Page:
Writing credits
James Ashmore Creelman (story) and
Melville Baker (story)

Ruth Rose (screenplay)

Boris Ingster (collaborator for adaptation)

Jerry Hutchinson  contributor to treatment (uncredited)
G.B. Stern  contributor to treatment (uncredited)

Produced by
Merian C. Cooper .... producer
 
Original Music by
Roy Webb 
 
Cinematography by
J. Roy Hunt 
Jack Cardiff (uncredited)
 
Film Editing by
Archie Marshek  (as Archie F. Marshek)
 
Art Direction by
Van Nest Polglase 
 
Costume Design by
Aline Bernstein 
 
Makeup Department
Robert J. Schiffer .... makeup artist (uncredited)
Howard Smit .... assistant makeup artist (uncredited)
 
Second Unit Director or Assistant Director
Ivan Thomas .... assistant director (uncredited)
 
Art Department
Byron L. Crabbe .... art technician (as Byron Crabbe)
Alfred Herman .... associate art director (as Al Herman)
Thomas Little .... set dresser
Aloys Bohnen .... art work (uncredited)
 
Sound Department
Walter Elliott .... sound effects
Clem Portman .... sound recordist
 
Special Effects by
Harry Redmond Sr. .... special effects (as Harry Redmond)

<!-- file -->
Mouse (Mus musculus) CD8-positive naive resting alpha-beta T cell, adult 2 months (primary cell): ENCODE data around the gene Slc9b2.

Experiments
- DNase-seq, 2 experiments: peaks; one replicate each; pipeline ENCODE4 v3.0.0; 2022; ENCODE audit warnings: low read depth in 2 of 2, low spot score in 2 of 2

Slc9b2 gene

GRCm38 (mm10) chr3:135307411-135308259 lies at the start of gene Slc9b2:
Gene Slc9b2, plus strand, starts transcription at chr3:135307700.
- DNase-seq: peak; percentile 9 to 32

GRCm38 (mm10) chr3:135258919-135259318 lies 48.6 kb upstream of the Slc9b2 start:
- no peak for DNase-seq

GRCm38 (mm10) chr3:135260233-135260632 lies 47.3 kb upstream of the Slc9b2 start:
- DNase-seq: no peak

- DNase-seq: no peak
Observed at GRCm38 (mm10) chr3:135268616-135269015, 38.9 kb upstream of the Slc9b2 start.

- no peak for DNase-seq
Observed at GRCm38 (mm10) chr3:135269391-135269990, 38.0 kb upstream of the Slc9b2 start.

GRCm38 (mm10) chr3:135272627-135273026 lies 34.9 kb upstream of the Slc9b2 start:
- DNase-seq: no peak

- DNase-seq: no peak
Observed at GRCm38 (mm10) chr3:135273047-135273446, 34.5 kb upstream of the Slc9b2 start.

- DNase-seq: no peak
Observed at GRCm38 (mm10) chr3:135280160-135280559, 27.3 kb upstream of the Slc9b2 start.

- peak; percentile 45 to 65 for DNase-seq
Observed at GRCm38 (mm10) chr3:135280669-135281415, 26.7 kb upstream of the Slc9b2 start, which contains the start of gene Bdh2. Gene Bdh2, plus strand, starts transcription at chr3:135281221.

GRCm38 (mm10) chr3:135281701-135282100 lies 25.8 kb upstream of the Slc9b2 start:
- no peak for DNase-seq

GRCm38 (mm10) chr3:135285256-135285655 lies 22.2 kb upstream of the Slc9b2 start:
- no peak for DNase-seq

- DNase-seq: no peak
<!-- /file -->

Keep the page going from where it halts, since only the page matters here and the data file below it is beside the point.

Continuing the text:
Vernon L. Walker .... photographic effects (as Vernon Walker)
Harry Redmond Jr. .... special effects (uncredited)
 
Visual Effects by
Marcel Delgado .... miniatures (uncredited)
 
Stunts
Yakima Canutt .... stunts (uncredited)
Cliff Lyons .... stunts (uncredited)
Buster Wiles .... stunts (uncredited)
 
Camera and Electrical Department
Eddie Linden Jr. .... photographic technician (as Eddie Linden)
 
Costume and Wardrobe Department
Eugene Joseff .... costume jeweller (uncredited)
 
Music Department
Philip Faulkner Jr. .... music recordist (as P.J. Faulkner Jr.)
Maurice De Packh .... orchestrator (uncredited)
Hugo Friedhofer .... orchestrator (uncredited)
Bernhard Kaun .... composer: stock music (uncredited)
Bernhard Kaun .... orchestrator (uncredited)
Max Steiner .... composer: stock music (uncredited)
Roy Webb .... musical director (uncredited)
 
Other crew
Willis H. O'Brien .... chief technician (as Willis O'Brien)
John Speaks .... production associate
Russell Lewis .... director: dance numbers (uncredited)
Elizabeth McGaffey .... researcher (uncredited)
 
Crew verified as complete


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Additional Details

Also Known As:
Runtime:
96 min
Country:
Language:
Aspect Ratio:
1.37 : 1 See more »
Sound Mix:
Mono (RCA Victor System)
Certification:
Australia:PG | USA:Approved (certificate #1263) | West Germany:12 (f)

Did You Know?

Trivia: